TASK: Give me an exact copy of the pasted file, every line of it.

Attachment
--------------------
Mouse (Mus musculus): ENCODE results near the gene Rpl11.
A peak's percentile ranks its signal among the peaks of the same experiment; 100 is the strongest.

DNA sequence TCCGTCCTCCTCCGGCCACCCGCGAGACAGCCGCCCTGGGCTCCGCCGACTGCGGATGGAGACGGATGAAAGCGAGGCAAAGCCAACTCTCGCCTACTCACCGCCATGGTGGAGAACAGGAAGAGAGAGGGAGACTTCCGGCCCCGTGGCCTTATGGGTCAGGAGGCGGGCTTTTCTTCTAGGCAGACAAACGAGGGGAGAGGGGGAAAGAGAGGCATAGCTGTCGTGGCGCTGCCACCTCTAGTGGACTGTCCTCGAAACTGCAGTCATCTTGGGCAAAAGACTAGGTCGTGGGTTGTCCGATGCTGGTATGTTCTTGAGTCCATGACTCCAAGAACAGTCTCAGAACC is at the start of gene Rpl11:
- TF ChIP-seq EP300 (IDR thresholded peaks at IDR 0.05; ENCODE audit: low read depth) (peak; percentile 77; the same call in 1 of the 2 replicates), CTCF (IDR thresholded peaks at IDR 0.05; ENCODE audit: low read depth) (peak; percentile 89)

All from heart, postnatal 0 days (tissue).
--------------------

Mouse (Mus musculus): ENCODE results near the gene Rpl11.
A peak's percentile ranks its signal among the peaks of the same experiment; 100 is the strongest.

DNA sequence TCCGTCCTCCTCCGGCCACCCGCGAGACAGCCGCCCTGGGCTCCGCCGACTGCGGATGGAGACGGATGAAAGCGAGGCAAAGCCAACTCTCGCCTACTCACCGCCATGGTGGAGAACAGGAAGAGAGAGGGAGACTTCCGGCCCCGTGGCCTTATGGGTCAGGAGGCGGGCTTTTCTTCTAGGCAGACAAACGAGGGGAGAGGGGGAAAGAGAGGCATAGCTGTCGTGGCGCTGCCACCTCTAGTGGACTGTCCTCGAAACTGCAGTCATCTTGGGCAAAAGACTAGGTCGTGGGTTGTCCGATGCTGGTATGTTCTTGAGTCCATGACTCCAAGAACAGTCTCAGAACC is at the start of gene Rpl11:
- TF ChIP-seq EP300 (IDR thresholded peaks at IDR 0.05; ENCODE audit: low read depth) (peak; percentile 77; the same call in 1 of the 2 replicates), CTCF (IDR thresholded peaks at IDR 0.05; ENCODE audit: low read depth) (peak; percentile 89)

All from heart, postnatal 0 days (tissue).